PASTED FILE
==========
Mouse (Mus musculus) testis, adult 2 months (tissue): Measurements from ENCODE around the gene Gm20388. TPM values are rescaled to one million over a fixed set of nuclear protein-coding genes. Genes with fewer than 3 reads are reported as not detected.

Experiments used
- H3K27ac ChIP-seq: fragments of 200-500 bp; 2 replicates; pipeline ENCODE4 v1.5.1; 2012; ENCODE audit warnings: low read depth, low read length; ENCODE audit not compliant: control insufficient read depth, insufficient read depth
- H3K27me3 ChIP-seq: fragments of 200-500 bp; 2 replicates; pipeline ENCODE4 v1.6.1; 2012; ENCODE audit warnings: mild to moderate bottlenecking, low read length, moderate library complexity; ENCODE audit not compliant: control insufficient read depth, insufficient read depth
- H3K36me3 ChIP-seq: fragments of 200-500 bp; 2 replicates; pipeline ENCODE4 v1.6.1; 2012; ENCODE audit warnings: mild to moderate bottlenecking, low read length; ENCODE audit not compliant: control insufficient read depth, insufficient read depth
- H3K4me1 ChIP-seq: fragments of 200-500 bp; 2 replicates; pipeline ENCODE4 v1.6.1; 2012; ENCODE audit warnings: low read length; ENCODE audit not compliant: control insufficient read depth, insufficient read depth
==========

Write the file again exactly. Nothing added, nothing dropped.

Mouse (Mus musculus) testis, adult 2 months (tissue): Measurements from ENCODE around the gene Gm20388. TPM values are rescaled to one million over a fixed set of nuclear protein-coding genes. Genes with fewer than 3 reads are reported as not detected.

Experiments used
- H3K27ac ChIP-seq: fragments of 200-500 bp; 2 replicates; pipeline ENCODE4 v1.5.1; 2012; ENCODE audit warnings: low read depth, low read length; ENCODE audit not compliant: control insufficient read depth, insufficient read depth
- H3K27me3 ChIP-seq: fragments of 200-500 bp; 2 replicates; pipeline ENCODE4 v1.6.1; 2012; ENCODE audit warnings: mild to moderate bottlenecking, low read length, moderate library complexity; ENCODE audit not compliant: control insufficient read depth, insufficient read depth
- H3K36me3 ChIP-seq: fragments of 200-500 bp; 2 replicates; pipeline ENCODE4 v1.6.1; 2012; ENCODE audit warnings: mild to moderate bottlenecking, low read length; ENCODE audit not compliant: control insufficient read depth, insufficient read depth
- H3K4me1 ChIP-seq: fragments of 200-500 bp; 2 replicates; pipeline ENCODE4 v1.6.1; 2012; ENCODE audit warnings: low read length; ENCODE audit not compliant: control insufficient read depth, insufficient read depth